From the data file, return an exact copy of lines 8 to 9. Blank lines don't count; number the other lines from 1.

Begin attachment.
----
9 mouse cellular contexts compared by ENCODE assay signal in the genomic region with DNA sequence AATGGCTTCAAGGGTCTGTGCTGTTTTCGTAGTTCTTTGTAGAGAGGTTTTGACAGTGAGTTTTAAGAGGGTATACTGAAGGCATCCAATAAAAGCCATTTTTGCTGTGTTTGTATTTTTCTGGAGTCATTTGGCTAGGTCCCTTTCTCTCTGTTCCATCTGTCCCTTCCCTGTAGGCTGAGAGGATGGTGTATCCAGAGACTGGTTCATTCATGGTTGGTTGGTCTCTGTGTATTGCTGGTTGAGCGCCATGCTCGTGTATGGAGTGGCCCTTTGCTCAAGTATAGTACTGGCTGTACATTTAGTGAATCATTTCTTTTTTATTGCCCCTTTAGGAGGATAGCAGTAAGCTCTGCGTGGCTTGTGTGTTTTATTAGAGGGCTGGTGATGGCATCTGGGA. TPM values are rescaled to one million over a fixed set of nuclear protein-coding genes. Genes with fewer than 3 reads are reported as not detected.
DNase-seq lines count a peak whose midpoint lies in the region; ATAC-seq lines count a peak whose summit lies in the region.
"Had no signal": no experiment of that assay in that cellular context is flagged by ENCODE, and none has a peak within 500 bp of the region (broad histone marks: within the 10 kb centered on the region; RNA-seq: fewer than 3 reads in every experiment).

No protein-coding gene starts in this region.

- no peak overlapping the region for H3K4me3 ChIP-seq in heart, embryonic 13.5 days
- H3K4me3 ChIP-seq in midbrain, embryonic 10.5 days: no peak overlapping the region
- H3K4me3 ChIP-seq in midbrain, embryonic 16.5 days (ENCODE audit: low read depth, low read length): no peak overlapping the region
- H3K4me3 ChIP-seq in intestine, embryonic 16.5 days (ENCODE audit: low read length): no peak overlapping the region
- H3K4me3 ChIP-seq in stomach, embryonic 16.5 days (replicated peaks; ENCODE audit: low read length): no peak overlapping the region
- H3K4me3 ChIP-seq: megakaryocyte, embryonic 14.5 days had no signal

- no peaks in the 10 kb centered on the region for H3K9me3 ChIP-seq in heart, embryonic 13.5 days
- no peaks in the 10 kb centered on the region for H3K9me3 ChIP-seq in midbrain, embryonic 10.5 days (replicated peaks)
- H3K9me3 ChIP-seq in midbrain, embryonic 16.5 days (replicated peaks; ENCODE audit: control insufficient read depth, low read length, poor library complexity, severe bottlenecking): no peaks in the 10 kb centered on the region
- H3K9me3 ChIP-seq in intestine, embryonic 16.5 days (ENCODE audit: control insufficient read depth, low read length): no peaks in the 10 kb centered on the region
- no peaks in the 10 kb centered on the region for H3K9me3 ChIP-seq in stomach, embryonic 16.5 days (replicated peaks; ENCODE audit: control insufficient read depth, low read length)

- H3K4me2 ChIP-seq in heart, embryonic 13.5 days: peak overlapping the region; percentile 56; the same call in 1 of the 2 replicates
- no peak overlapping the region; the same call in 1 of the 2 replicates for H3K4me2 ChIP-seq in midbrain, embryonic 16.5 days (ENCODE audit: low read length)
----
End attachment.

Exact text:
- H3K4me3 ChIP-seq in intestine, embryonic 16.5 days (ENCODE audit: low read length): no peak overlapping the region
- H3K4me3 ChIP-seq in stomach, embryonic 16.5 days (replicated peaks; ENCODE audit: low read length): no peak overlapping the region